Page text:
Telescopes are prescribed for patients if their best corrected vision is 20/100 or worse. These patients must have 20/40 thru the telescope and 20/100 or better through their regular eyeglasses and a horizontal binocular visual field of 140 degrees. If the applicant uses telescopic lenses, it must be specified in the form and the telescope has to have been in the applicant’s possession at least 60 days prior to the application. Telescopic lens wearers must pass a road test wearing the telescopic lenses. The minimum training requirements are listed in the DMV website for individual states.

While this can be a life-altering experience, and not to mention the feeling of “loss of one’s independence”, its very important that these applicants and their families are aware of the seriousness of situation. This is easier if family members are on board with the eye doctors, unlike my last patient that had 20/80 vision and was taking care of an elderly cousin that is terminally ill. I was told that he drives her to her ER visits. Quite scary!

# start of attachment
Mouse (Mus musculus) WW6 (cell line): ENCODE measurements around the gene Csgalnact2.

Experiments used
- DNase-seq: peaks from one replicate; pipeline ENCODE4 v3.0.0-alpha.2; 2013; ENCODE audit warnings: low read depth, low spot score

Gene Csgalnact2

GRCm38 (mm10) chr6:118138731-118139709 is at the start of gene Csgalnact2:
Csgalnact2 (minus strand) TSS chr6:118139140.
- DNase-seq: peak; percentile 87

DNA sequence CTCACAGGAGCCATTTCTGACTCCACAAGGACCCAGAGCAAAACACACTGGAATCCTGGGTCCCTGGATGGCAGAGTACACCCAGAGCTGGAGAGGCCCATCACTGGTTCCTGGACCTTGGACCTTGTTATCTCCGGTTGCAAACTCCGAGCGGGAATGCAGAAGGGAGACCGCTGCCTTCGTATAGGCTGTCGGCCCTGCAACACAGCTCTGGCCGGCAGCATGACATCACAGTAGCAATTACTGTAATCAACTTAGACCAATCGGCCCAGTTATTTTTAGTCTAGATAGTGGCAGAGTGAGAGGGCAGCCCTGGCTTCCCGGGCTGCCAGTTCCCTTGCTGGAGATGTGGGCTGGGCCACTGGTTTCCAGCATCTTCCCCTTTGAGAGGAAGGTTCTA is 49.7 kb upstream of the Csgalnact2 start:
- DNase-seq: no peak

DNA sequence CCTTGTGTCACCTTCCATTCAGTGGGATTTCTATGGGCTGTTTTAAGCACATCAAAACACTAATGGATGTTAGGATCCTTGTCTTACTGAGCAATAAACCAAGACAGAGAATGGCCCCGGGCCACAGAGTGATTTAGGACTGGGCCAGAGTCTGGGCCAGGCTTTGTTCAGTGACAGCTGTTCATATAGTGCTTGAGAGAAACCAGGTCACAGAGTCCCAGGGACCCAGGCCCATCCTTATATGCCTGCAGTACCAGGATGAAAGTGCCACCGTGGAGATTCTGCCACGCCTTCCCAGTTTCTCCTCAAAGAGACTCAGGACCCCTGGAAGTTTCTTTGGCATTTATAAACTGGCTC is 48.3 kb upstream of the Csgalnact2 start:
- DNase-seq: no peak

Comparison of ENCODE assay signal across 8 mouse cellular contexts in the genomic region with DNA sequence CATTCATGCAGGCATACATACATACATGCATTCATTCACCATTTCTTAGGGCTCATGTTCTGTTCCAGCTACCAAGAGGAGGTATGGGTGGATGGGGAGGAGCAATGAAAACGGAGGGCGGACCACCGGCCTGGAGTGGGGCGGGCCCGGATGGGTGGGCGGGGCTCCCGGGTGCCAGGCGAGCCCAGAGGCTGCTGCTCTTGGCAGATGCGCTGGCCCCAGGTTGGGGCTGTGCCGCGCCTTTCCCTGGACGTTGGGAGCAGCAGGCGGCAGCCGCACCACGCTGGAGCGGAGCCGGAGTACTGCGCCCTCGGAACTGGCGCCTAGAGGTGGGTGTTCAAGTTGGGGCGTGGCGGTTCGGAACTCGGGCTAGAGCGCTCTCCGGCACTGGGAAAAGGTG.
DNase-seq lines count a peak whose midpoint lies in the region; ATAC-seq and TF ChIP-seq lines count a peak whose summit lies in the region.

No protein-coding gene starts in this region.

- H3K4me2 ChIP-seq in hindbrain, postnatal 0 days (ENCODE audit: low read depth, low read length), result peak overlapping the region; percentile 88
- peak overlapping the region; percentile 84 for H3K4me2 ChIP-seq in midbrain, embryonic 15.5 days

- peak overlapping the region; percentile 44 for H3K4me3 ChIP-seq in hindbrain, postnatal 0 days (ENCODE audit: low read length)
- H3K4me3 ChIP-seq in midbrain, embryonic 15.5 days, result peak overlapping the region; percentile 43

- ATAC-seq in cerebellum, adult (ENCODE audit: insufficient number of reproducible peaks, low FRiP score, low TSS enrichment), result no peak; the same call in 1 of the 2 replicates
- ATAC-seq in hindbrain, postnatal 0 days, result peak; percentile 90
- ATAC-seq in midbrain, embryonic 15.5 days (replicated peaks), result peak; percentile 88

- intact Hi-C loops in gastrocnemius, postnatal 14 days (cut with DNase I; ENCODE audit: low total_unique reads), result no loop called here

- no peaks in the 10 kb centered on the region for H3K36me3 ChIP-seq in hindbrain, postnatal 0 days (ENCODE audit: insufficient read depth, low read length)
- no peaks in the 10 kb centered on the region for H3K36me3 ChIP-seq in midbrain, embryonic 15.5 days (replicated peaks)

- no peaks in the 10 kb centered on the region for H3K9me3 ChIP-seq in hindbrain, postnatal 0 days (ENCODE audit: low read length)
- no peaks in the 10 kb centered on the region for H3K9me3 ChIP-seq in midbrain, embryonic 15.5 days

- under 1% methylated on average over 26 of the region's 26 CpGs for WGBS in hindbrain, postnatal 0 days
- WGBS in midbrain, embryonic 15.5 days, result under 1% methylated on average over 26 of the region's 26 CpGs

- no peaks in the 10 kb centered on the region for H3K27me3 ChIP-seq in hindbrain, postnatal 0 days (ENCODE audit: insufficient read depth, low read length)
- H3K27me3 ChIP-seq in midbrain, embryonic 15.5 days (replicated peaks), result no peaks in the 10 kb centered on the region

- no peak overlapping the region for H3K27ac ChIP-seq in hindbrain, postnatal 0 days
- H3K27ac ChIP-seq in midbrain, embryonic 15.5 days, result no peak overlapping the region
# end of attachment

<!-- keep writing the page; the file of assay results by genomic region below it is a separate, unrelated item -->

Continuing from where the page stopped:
I’m Perfectly Healthy, Doc!

 

Without a doubt, all my challenging patients come to me on saturday mornings, when my day is booked, and double booked.  So of course, on a saturday morning, my office receives a call from a patient’s sister that reports that her brother, who is here in the US for vacation (from Brazil), woke up that morning and could not see out of one eye.  As any of my optometrist friends would do, I told him to come in ASAP.  About ten minutes later he was at my office along with two of his sisters.